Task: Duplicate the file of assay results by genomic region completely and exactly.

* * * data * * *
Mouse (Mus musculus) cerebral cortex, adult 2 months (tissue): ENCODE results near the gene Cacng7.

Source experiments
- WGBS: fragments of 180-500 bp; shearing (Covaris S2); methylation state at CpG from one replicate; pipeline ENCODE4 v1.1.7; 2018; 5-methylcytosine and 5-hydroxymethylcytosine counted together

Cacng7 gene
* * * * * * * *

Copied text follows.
Mouse (Mus musculus) cerebral cortex, adult 2 months (tissue): ENCODE results near the gene Cacng7.

Source experiments
- WGBS: fragments of 180-500 bp; shearing (Covaris S2); methylation state at CpG from one replicate; pipeline ENCODE4 v1.1.7; 2018; 5-methylcytosine and 5-hydroxymethylcytosine counted together

Cacng7 gene